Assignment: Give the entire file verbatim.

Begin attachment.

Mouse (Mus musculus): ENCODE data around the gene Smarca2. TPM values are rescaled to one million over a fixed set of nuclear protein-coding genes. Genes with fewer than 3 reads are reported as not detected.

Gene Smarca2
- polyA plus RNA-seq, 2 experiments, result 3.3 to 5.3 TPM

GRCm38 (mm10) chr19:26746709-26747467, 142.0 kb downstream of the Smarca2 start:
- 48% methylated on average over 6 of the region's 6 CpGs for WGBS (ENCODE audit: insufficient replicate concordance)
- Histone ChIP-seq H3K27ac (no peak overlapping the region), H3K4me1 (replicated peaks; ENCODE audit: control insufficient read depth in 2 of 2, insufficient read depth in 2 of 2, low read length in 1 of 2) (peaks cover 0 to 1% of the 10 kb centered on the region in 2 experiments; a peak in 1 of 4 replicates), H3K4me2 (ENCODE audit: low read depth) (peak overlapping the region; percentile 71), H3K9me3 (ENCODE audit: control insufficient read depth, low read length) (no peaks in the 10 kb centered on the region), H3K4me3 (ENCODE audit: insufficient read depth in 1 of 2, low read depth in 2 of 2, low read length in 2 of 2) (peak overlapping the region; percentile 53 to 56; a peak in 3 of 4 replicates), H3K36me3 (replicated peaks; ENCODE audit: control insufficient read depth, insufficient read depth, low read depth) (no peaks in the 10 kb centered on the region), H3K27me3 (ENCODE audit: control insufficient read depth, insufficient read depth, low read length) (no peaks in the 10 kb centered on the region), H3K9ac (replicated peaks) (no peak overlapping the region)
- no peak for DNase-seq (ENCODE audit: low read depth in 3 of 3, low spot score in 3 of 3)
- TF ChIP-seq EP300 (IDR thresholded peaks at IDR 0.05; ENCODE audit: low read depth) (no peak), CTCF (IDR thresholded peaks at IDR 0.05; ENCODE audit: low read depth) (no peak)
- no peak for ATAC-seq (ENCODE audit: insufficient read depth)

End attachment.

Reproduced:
Mouse (Mus musculus): ENCODE data around the gene Smarca2. TPM values are rescaled to one million over a fixed set of nuclear protein-coding genes. Genes with fewer than 3 reads are reported as not detected.

Gene Smarca2
- polyA plus RNA-seq, 2 experiments, result 3.3 to 5.3 TPM

GRCm38 (mm10) chr19:26746709-26747467, 142.0 kb downstream of the Smarca2 start:
- 48% methylated on average over 6 of the region's 6 CpGs for WGBS (ENCODE audit: insufficient replicate concordance)
- Histone ChIP-seq H3K27ac (no peak overlapping the region), H3K4me1 (replicated peaks; ENCODE audit: control insufficient read depth in 2 of 2, insufficient read depth in 2 of 2, low read length in 1 of 2) (peaks cover 0 to 1% of the 10 kb centered on the region in 2 experiments; a peak in 1 of 4 replicates), H3K4me2 (ENCODE audit: low read depth) (peak overlapping the region; percentile 71), H3K9me3 (ENCODE audit: control insufficient read depth, low read length) (no peaks in the 10 kb centered on the region), H3K4me3 (ENCODE audit: insufficient read depth in 1 of 2, low read depth in 2 of 2, low read length in 2 of 2) (peak overlapping the region; percentile 53 to 56; a peak in 3 of 4 replicates), H3K36me3 (replicated peaks; ENCODE audit: control insufficient read depth, insufficient read depth, low read depth) (no peaks in the 10 kb centered on the region), H3K27me3 (ENCODE audit: control insufficient read depth, insufficient read depth, low read length) (no peaks in the 10 kb centered on the region), H3K9ac (replicated peaks) (no peak overlapping the region)
- no peak for DNase-seq (ENCODE audit: low read depth in 3 of 3, low spot score in 3 of 3)
- TF ChIP-seq EP300 (IDR thresholded peaks at IDR 0.05; ENCODE audit: low read depth) (no peak), CTCF (IDR thresholded peaks at IDR 0.05; ENCODE audit: low read depth) (no peak)
- no peak for ATAC-seq (ENCODE audit: insufficient read depth)